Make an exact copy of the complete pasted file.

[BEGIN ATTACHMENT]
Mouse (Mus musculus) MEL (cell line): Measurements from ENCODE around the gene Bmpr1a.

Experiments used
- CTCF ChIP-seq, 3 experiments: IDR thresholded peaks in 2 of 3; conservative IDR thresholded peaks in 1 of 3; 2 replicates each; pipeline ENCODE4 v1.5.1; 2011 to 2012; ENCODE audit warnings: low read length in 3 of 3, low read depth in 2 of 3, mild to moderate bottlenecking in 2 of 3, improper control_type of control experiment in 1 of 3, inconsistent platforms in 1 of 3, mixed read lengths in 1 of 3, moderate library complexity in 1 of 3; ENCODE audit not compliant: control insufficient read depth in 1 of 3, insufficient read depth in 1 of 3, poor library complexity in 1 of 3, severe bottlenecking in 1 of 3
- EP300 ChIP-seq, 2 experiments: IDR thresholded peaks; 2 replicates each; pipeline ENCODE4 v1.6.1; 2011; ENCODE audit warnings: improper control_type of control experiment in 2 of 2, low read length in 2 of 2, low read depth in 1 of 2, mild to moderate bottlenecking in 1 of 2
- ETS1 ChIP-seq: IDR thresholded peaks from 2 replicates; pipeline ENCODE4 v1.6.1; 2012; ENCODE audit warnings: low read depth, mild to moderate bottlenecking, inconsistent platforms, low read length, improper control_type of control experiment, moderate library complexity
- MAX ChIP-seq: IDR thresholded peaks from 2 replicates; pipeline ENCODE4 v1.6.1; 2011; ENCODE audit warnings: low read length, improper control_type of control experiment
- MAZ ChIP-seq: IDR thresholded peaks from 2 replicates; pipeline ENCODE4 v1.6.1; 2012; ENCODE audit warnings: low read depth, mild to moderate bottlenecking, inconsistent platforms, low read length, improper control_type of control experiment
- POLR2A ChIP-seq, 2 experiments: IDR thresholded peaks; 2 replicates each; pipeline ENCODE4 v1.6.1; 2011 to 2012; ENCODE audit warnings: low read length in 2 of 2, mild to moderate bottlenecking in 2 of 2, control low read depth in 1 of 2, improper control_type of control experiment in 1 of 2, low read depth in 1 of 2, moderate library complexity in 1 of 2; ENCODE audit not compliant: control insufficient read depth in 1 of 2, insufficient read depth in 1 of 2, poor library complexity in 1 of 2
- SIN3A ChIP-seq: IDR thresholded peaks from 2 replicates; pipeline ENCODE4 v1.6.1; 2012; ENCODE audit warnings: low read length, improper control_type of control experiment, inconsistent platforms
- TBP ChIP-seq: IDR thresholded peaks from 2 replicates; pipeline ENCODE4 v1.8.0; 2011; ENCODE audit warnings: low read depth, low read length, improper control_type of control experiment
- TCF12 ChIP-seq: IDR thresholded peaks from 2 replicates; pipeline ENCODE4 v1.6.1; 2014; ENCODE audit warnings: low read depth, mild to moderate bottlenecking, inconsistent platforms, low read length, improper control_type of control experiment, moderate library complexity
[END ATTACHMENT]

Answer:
Mouse (Mus musculus) MEL (cell line): Measurements from ENCODE around the gene Bmpr1a.

Experiments used
- CTCF ChIP-seq, 3 experiments: IDR thresholded peaks in 2 of 3; conservative IDR thresholded peaks in 1 of 3; 2 replicates each; pipeline ENCODE4 v1.5.1; 2011 to 2012; ENCODE audit warnings: low read length in 3 of 3, low read depth in 2 of 3, mild to moderate bottlenecking in 2 of 3, improper control_type of control experiment in 1 of 3, inconsistent platforms in 1 of 3, mixed read lengths in 1 of 3, moderate library complexity in 1 of 3; ENCODE audit not compliant: control insufficient read depth in 1 of 3, insufficient read depth in 1 of 3, poor library complexity in 1 of 3, severe bottlenecking in 1 of 3
- EP300 ChIP-seq, 2 experiments: IDR thresholded peaks; 2 replicates each; pipeline ENCODE4 v1.6.1; 2011; ENCODE audit warnings: improper control_type of control experiment in 2 of 2, low read length in 2 of 2, low read depth in 1 of 2, mild to moderate bottlenecking in 1 of 2
- ETS1 ChIP-seq: IDR thresholded peaks from 2 replicates; pipeline ENCODE4 v1.6.1; 2012; ENCODE audit warnings: low read depth, mild to moderate bottlenecking, inconsistent platforms, low read length, improper control_type of control experiment, moderate library complexity
- MAX ChIP-seq: IDR thresholded peaks from 2 replicates; pipeline ENCODE4 v1.6.1; 2011; ENCODE audit warnings: low read length, improper control_type of control experiment
- MAZ ChIP-seq: IDR thresholded peaks from 2 replicates; pipeline ENCODE4 v1.6.1; 2012; ENCODE audit warnings: low read depth, mild to moderate bottlenecking, inconsistent platforms, low read length, improper control_type of control experiment
- POLR2A ChIP-seq, 2 experiments: IDR thresholded peaks; 2 replicates each; pipeline ENCODE4 v1.6.1; 2011 to 2012; ENCODE audit warnings: low read length in 2 of 2, mild to moderate bottlenecking in 2 of 2, control low read depth in 1 of 2, improper control_type of control experiment in 1 of 2, low read depth in 1 of 2, moderate library complexity in 1 of 2; ENCODE audit not compliant: control insufficient read depth in 1 of 2, insufficient read depth in 1 of 2, poor library complexity in 1 of 2
- SIN3A ChIP-seq: IDR thresholded peaks from 2 replicates; pipeline ENCODE4 v1.6.1; 2012; ENCODE audit warnings: low read length, improper control_type of control experiment, inconsistent platforms
- TBP ChIP-seq: IDR thresholded peaks from 2 replicates; pipeline ENCODE4 v1.8.0; 2011; ENCODE audit warnings: low read depth, low read length, improper control_type of control experiment
- TCF12 ChIP-seq: IDR thresholded peaks from 2 replicates; pipeline ENCODE4 v1.6.1; 2014; ENCODE audit warnings: low read depth, mild to moderate bottlenecking, inconsistent platforms, low read length, improper control_type of control experiment, moderate library complexity